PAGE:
Only half of all Americans know what a podcast is, according to a new survey on the state of the media released Wednesday by Pew Research Center.
The survey found that 49 percent of people were familiar with the term “podcasting,” a rate that has stayed relatively steady in recent years. Podcasts, the most famous of which is arguably award-winning ‘Serial,’ have grown in popularity since 2008 and exist on numerous topics from politics to food to popular culture. As of 2016, 21 percent of Americans age 12 and over reported listening to a podcast in the last month.
News organizations are increasing their investment in the medium as digital media consumption increases and more people access news through their mobile device. Of those who had ever listened to a podcast, 64 percent said they listened most often on a mobile device, up from 55 percent the previous year.
In addition to traditional radio outlets like NPR, legacy print media are adapting the technology as a way to increase revenue, with newspapers like The New York Times and The Wall Street Journal creating their own branded offerings in news and opinion.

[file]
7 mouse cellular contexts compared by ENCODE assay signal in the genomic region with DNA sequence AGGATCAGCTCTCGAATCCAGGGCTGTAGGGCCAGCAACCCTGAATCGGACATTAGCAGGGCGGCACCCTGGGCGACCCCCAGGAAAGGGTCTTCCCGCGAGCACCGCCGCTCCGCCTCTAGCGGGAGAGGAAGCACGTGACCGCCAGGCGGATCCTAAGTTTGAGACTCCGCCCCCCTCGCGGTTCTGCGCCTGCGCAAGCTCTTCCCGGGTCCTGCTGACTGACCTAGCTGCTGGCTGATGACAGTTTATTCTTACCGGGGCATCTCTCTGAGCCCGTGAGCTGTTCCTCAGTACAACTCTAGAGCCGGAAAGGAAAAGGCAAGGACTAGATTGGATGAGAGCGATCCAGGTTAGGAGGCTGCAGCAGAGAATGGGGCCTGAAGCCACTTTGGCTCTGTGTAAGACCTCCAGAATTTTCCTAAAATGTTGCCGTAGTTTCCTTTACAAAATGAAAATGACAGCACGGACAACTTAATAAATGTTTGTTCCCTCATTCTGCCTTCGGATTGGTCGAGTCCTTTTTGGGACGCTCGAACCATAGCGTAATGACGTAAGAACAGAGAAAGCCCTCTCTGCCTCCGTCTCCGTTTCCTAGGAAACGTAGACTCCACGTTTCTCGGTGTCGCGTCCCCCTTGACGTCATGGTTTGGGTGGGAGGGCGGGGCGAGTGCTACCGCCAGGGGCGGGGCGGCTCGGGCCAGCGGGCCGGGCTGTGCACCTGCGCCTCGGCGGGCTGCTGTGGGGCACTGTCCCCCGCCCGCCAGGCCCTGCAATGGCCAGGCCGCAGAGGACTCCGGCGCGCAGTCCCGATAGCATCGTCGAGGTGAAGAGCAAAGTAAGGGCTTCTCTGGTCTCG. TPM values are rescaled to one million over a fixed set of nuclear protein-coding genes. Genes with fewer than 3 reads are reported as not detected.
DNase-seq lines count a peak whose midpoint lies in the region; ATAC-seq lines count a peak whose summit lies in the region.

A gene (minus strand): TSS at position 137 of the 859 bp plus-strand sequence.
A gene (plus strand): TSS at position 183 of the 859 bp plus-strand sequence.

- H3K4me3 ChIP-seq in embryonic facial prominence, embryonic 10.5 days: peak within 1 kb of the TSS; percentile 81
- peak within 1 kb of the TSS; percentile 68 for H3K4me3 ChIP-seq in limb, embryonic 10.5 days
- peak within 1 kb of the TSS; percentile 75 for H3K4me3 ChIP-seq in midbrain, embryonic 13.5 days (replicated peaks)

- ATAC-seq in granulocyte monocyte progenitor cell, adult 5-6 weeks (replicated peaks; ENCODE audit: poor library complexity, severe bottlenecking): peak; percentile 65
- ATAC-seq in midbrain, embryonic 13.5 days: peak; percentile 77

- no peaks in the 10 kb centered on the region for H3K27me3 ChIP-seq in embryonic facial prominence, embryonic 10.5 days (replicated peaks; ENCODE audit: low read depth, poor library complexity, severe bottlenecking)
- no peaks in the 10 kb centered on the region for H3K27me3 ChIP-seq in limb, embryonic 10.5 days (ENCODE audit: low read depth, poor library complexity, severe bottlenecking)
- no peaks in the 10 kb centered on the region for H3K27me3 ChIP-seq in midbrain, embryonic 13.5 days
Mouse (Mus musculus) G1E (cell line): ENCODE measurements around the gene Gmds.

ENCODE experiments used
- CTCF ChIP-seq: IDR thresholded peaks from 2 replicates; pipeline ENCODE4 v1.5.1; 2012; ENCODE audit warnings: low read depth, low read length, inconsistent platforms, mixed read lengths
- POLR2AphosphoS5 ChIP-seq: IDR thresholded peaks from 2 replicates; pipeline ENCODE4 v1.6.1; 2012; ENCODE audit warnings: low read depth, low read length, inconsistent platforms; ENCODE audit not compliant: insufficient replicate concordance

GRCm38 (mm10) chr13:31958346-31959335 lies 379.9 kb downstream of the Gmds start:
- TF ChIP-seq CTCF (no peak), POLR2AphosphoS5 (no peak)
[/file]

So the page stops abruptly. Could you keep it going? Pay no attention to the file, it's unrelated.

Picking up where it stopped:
But despite the steady growth in awareness of and downloads of podcasts, ad spending on the medium was tiny compared to other sectors of the media, at only $34 million in 2015. Pew said that one of the reasons that revenue growth isn’t higher is in part due to the inability to accurately track how many listens an episode gets. Generally they are tracked by the number of downloads, but it is impossible to tell whether an episode is actually listened to and by how many different people.
In addition to podcasts, the Pew survey examines 12 other sectors of the media that provide news to the American public. It analyzes trends in audience consumption, industry financing and newsroom ownership.